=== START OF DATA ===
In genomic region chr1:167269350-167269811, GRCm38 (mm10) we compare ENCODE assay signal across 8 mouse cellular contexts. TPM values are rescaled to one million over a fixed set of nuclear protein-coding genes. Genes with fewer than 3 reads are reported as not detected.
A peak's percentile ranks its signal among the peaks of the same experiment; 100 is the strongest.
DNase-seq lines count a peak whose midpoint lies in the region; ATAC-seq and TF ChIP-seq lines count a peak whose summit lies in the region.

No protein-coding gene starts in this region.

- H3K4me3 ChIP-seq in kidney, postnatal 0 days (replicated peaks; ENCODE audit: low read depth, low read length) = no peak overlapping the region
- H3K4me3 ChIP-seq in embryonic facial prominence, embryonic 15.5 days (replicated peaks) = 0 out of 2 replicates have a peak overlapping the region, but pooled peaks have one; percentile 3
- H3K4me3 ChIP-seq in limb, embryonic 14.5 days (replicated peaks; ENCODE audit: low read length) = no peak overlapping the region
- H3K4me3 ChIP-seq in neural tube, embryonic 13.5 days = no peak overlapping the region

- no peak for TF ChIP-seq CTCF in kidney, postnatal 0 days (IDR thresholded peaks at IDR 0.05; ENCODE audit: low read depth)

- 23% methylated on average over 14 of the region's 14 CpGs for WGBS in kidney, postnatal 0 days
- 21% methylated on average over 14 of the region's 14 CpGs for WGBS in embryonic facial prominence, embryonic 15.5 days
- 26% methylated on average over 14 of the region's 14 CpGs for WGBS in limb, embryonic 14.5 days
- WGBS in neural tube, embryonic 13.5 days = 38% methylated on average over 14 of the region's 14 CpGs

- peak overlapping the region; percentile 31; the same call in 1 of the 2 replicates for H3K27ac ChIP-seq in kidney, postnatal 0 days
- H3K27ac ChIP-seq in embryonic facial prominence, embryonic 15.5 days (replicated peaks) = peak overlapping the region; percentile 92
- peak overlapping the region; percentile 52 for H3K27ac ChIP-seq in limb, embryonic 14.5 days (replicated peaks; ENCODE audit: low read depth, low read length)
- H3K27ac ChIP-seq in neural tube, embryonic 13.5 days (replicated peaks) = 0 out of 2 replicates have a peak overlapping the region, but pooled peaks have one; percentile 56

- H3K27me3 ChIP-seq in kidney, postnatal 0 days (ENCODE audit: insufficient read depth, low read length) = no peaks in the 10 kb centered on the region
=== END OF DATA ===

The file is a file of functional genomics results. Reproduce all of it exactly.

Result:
In genomic region chr1:167269350-167269811, GRCm38 (mm10) we compare ENCODE assay signal across 8 mouse cellular contexts. TPM values are rescaled to one million over a fixed set of nuclear protein-coding genes. Genes with fewer than 3 reads are reported as not detected.
A peak's percentile ranks its signal among the peaks of the same experiment; 100 is the strongest.
DNase-seq lines count a peak whose midpoint lies in the region; ATAC-seq and TF ChIP-seq lines count a peak whose summit lies in the region.

No protein-coding gene starts in this region.

- H3K4me3 ChIP-seq in kidney, postnatal 0 days (replicated peaks; ENCODE audit: low read depth, low read length) = no peak overlapping the region
- H3K4me3 ChIP-seq in embryonic facial prominence, embryonic 15.5 days (replicated peaks) = 0 out of 2 replicates have a peak overlapping the region, but pooled peaks have one; percentile 3
- H3K4me3 ChIP-seq in limb, embryonic 14.5 days (replicated peaks; ENCODE audit: low read length) = no peak overlapping the region
- H3K4me3 ChIP-seq in neural tube, embryonic 13.5 days = no peak overlapping the region

- no peak for TF ChIP-seq CTCF in kidney, postnatal 0 days (IDR thresholded peaks at IDR 0.05; ENCODE audit: low read depth)

- 23% methylated on average over 14 of the region's 14 CpGs for WGBS in kidney, postnatal 0 days
- 21% methylated on average over 14 of the region's 14 CpGs for WGBS in embryonic facial prominence, embryonic 15.5 days
- 26% methylated on average over 14 of the region's 14 CpGs for WGBS in limb, embryonic 14.5 days
- WGBS in neural tube, embryonic 13.5 days = 38% methylated on average over 14 of the region's 14 CpGs

- peak overlapping the region; percentile 31; the same call in 1 of the 2 replicates for H3K27ac ChIP-seq in kidney, postnatal 0 days
- H3K27ac ChIP-seq in embryonic facial prominence, embryonic 15.5 days (replicated peaks) = peak overlapping the region; percentile 92
- peak overlapping the region; percentile 52 for H3K27ac ChIP-seq in limb, embryonic 14.5 days (replicated peaks; ENCODE audit: low read depth, low read length)
- H3K27ac ChIP-seq in neural tube, embryonic 13.5 days (replicated peaks) = 0 out of 2 replicates have a peak overlapping the region, but pooled peaks have one; percentile 56

- H3K27me3 ChIP-seq in kidney, postnatal 0 days (ENCODE audit: insufficient read depth, low read length) = no peaks in the 10 kb centered on the region